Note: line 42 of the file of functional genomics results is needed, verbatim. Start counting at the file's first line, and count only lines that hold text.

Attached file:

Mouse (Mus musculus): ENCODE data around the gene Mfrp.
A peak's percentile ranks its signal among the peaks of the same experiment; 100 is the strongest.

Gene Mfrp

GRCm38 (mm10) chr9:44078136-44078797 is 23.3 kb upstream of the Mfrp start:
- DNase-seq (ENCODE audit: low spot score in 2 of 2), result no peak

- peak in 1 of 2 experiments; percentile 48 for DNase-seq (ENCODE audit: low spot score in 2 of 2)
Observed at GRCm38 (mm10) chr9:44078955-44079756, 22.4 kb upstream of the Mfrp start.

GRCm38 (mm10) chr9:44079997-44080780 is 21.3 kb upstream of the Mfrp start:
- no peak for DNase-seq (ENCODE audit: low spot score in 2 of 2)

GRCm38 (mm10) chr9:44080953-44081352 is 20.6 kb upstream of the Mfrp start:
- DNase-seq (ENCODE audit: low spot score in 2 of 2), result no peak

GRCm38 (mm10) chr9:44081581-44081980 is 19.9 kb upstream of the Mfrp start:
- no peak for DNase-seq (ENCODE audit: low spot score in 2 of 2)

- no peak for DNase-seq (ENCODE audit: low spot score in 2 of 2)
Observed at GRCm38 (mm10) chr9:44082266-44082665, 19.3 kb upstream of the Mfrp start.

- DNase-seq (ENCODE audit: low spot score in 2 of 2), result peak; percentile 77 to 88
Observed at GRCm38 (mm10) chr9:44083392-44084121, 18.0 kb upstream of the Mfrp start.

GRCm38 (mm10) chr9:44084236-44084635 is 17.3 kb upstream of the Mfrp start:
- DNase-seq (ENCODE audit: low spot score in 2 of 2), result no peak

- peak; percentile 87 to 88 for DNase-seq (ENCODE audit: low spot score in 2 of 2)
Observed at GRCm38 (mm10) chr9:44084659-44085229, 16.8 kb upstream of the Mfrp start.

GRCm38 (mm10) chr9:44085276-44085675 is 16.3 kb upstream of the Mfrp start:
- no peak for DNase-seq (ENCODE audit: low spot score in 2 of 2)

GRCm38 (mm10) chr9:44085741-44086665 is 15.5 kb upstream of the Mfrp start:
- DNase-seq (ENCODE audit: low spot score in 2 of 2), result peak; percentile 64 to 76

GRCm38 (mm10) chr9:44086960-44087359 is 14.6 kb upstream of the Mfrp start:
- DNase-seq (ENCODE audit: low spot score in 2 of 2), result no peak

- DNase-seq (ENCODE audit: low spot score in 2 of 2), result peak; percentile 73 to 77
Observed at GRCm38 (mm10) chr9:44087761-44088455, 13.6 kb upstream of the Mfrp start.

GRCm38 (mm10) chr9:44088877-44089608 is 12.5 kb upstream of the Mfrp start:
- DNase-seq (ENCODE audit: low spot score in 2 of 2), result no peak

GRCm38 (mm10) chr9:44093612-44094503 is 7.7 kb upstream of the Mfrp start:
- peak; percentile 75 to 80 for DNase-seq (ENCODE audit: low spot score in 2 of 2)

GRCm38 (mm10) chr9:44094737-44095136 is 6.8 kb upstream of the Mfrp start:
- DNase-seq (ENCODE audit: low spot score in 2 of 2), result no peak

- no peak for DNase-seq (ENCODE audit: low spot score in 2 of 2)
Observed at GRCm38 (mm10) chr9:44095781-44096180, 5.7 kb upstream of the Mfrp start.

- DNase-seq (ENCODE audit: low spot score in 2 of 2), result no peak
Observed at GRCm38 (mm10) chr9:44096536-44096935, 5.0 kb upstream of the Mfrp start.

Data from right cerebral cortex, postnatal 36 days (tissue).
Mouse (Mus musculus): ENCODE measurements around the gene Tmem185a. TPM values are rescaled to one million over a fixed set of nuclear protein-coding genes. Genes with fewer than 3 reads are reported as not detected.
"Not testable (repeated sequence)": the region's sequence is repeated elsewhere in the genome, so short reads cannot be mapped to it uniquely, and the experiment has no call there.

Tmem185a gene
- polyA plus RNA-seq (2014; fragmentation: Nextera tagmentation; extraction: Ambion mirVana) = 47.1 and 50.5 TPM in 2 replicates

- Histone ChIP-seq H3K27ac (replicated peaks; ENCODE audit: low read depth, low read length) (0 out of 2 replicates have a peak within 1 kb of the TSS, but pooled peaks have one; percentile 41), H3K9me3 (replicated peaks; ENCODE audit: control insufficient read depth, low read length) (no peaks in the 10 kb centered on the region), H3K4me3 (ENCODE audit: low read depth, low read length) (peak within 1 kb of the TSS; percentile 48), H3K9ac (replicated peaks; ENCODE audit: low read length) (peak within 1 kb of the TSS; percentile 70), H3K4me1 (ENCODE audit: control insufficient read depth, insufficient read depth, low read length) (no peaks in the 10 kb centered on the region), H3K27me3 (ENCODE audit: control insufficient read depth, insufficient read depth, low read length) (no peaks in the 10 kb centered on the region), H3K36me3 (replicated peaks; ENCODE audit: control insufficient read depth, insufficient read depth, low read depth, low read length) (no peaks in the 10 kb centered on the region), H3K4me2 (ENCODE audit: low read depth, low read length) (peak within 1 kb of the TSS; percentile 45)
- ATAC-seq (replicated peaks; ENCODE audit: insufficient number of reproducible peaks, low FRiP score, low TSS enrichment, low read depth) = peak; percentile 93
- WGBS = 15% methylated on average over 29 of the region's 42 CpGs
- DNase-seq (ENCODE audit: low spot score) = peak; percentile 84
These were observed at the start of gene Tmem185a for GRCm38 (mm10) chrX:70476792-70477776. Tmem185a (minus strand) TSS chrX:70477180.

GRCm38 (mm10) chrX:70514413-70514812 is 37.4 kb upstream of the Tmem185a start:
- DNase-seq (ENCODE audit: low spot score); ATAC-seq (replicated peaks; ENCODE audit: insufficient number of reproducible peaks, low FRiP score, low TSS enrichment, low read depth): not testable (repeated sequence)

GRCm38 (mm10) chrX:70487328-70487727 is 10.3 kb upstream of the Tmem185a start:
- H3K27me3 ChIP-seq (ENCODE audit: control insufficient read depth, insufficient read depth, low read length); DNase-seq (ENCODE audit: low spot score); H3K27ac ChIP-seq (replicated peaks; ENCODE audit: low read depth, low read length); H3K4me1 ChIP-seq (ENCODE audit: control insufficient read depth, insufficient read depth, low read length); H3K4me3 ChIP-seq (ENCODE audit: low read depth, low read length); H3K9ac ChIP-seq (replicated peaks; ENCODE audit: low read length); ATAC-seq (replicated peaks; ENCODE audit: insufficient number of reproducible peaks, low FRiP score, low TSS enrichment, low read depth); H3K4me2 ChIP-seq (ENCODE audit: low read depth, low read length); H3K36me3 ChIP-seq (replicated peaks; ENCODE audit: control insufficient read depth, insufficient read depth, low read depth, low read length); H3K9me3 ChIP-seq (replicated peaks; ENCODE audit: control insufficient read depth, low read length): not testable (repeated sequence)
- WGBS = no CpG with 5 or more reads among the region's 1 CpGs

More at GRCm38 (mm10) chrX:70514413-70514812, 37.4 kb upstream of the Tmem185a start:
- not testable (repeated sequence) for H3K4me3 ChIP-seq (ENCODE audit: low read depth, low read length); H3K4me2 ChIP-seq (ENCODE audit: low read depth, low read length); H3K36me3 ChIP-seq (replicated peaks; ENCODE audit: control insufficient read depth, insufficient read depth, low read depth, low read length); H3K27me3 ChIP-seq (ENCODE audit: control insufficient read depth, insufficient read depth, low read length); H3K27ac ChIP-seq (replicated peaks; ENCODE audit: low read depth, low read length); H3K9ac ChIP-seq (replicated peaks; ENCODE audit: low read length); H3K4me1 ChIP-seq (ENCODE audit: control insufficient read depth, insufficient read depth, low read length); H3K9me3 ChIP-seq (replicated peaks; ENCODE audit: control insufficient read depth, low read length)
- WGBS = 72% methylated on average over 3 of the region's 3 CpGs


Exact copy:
"Not testable (repeated sequence)": the region's sequence is repeated elsewhere in the genome, so short reads cannot be mapped to it uniquely, and the experiment has no call there.